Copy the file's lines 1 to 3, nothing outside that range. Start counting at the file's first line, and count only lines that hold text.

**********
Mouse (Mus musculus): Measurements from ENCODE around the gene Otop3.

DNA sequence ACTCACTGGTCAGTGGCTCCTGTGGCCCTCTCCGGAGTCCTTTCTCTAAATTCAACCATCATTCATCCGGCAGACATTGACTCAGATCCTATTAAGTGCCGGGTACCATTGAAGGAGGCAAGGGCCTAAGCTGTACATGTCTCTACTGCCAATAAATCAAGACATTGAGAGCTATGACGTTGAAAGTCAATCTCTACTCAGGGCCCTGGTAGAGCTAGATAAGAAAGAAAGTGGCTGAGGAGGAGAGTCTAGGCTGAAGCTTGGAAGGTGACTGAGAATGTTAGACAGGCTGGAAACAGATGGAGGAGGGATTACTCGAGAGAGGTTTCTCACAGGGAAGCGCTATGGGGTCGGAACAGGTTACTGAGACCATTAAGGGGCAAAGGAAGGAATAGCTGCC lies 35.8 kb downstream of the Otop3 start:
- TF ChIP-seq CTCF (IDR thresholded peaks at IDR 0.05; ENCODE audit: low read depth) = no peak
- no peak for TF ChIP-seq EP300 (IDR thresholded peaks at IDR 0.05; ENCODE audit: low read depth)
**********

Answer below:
Mouse (Mus musculus): Measurements from ENCODE around the gene Otop3.

DNA sequence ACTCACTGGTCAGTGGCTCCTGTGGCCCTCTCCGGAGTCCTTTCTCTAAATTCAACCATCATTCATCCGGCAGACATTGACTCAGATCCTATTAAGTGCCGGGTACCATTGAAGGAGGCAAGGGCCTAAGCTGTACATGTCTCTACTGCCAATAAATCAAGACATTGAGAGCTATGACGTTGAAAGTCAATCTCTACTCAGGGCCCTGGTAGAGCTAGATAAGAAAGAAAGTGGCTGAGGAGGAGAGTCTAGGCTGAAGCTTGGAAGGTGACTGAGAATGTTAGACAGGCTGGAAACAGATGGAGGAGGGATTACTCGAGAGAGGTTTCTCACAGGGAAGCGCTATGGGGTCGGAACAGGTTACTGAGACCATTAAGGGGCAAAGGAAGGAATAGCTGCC lies 35.8 kb downstream of the Otop3 start:
- TF ChIP-seq CTCF (IDR thresholded peaks at IDR 0.05; ENCODE audit: low read depth) = no peak